The Natural Resources Defense Council (NRDC) and nearly two dozen Gulf Coast organizations have requested that the Food and Drug Administration (FDA) and National Oceanic and Atmospheric Administration (NOAA) “strengthen the current protocols and data relied on to determine whether seafood is safe for consumption and when to re-open areas for fishing” after the massive oil spill that occurred in the Gulf of Mexico. Now that some fisheries have reopened, NRDC is concerned that existing testing and assessment protocols are insufficient to protect human health and safety. The organizations call for the agencies to include chemical monitoring in their seafood analyses, contending that cadmium, copper, lead, and mercury have all been detected in crude oil studies.
The August 17, 2010, letters request that the agencies (i) “ensure there is comprehensive monitoring of seafood contamination”; (ii) “ensure public disclosure of all seafood monitoring data and methods”; and (iii) “ensure that fishery re-opening criteria protect the most vulnerable populations including children, pregnant women, and subsistence fishing communities.” Among other matters, NRDC notes, “The NOAA protocol for determining the conditions under which a fishery can be re-opened relies on an FDA risk assessment that fails to consider risks to the populations most vulnerable to seafood contamination.”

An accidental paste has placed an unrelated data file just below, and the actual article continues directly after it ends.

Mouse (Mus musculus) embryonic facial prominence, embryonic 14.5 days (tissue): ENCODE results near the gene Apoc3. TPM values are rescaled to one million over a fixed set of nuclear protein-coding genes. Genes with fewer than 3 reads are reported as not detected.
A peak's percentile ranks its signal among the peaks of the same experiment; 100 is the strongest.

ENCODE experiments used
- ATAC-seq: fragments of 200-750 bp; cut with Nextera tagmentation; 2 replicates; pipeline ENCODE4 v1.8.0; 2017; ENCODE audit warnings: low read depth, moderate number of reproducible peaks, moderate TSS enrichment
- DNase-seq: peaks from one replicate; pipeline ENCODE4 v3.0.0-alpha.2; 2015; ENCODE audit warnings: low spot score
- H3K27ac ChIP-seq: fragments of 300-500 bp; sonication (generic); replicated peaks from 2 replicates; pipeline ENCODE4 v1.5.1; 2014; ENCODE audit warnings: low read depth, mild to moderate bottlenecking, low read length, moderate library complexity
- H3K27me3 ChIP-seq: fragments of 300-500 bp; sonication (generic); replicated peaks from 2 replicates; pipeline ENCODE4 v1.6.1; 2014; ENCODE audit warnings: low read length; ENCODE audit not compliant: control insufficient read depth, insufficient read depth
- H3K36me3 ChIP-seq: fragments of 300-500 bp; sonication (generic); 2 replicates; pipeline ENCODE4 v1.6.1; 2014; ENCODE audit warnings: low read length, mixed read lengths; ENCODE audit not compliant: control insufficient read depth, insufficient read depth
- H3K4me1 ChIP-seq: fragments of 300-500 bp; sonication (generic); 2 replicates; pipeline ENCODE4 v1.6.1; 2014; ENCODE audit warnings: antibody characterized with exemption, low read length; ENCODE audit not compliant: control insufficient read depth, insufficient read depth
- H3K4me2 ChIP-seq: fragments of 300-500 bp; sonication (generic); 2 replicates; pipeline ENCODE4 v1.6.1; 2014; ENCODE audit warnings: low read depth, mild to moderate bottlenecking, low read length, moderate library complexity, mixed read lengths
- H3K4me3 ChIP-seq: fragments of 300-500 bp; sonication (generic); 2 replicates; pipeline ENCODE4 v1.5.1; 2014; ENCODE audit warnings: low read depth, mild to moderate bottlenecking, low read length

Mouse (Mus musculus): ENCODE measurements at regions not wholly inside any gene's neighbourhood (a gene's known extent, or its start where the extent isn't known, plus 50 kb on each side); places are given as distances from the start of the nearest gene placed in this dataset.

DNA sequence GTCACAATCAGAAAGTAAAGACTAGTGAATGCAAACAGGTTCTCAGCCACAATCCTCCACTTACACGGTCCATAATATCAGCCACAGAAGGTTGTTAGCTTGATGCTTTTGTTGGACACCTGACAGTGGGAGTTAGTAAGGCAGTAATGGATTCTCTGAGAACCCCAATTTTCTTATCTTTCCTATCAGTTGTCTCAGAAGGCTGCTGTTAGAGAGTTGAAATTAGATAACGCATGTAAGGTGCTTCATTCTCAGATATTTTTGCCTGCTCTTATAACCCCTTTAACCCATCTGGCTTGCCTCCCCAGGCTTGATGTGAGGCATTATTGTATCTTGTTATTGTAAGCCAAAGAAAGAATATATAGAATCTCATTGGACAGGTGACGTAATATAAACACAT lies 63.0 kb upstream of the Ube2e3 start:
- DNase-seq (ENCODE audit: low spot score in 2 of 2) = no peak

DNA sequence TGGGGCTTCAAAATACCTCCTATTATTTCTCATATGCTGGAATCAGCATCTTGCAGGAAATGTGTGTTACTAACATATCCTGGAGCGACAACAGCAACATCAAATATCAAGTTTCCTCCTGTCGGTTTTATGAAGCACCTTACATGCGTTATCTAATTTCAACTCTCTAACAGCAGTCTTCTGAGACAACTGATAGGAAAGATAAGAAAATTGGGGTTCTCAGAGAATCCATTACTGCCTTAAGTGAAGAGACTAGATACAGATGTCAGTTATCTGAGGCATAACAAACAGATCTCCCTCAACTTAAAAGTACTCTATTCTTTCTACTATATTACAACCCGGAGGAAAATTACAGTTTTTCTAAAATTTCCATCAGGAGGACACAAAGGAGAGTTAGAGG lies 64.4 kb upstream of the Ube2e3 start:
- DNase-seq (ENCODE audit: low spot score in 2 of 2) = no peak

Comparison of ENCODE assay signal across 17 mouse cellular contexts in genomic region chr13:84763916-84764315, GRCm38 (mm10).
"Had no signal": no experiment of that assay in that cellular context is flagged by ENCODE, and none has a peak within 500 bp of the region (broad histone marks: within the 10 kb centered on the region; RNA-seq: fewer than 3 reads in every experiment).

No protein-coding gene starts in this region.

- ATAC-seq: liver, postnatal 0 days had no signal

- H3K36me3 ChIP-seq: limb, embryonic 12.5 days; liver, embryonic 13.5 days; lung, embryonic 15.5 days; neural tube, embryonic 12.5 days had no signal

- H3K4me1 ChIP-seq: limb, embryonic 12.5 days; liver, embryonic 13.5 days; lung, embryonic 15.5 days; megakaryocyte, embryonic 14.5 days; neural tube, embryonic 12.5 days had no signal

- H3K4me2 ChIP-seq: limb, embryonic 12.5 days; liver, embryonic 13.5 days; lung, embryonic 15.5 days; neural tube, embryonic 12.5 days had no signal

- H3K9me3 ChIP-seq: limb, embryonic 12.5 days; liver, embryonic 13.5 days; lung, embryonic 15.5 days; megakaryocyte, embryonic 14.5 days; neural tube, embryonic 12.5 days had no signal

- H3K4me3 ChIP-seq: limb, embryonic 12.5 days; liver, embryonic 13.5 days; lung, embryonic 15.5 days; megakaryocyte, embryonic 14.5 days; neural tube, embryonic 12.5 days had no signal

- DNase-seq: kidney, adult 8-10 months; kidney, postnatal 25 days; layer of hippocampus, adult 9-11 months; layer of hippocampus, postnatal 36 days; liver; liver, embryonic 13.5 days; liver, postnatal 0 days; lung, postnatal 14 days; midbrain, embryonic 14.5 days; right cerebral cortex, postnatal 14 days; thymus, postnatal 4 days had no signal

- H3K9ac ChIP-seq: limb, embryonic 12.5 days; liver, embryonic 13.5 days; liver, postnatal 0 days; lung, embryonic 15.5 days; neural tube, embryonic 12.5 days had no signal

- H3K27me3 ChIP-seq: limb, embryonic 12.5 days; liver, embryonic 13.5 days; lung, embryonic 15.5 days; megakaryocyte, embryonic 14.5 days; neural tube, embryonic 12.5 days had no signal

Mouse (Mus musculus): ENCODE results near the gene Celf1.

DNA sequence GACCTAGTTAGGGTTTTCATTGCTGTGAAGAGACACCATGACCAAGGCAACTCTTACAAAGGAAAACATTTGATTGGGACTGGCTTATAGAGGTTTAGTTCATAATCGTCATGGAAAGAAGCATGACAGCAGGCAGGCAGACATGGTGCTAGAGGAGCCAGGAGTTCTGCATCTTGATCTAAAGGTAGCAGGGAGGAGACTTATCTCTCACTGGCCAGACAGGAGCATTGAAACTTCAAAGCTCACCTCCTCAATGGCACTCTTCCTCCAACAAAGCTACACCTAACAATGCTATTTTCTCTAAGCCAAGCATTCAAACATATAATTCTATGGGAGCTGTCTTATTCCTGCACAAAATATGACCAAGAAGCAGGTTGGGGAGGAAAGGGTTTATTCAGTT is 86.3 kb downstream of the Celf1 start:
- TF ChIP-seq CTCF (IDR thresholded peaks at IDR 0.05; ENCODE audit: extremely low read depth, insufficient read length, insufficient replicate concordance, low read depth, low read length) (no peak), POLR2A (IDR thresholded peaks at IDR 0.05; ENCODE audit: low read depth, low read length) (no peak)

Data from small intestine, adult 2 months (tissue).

According to NRDC, “[t]he FDA risk assessment uses the assumption that the ‘average American’ bodyweight is 176 lbs. This may be appropriate for adult men, but it will not protect smaller segments of the population.” The organization also points to FDA’s use of average consumption levels based on the national diet, which purportedly underestimates actual consumption in subsistence fishing communities. See NRDC Press Release, August 17, 2010.
In a related development, University of South Florida researchers have reportedly determined that the spilled oil has become toxic to marine organisms in Gulf spawning grounds. They apparently found widespread droplets of oil among the sediments of an underwater canyon important to the lifecycle of commercial fish species. The researchers also claim that phytoplankton, the microscopic plant-like organisms at the base of the marine food chain, was found to be in poor health. See The Los Angeles Times, August 18, 2010.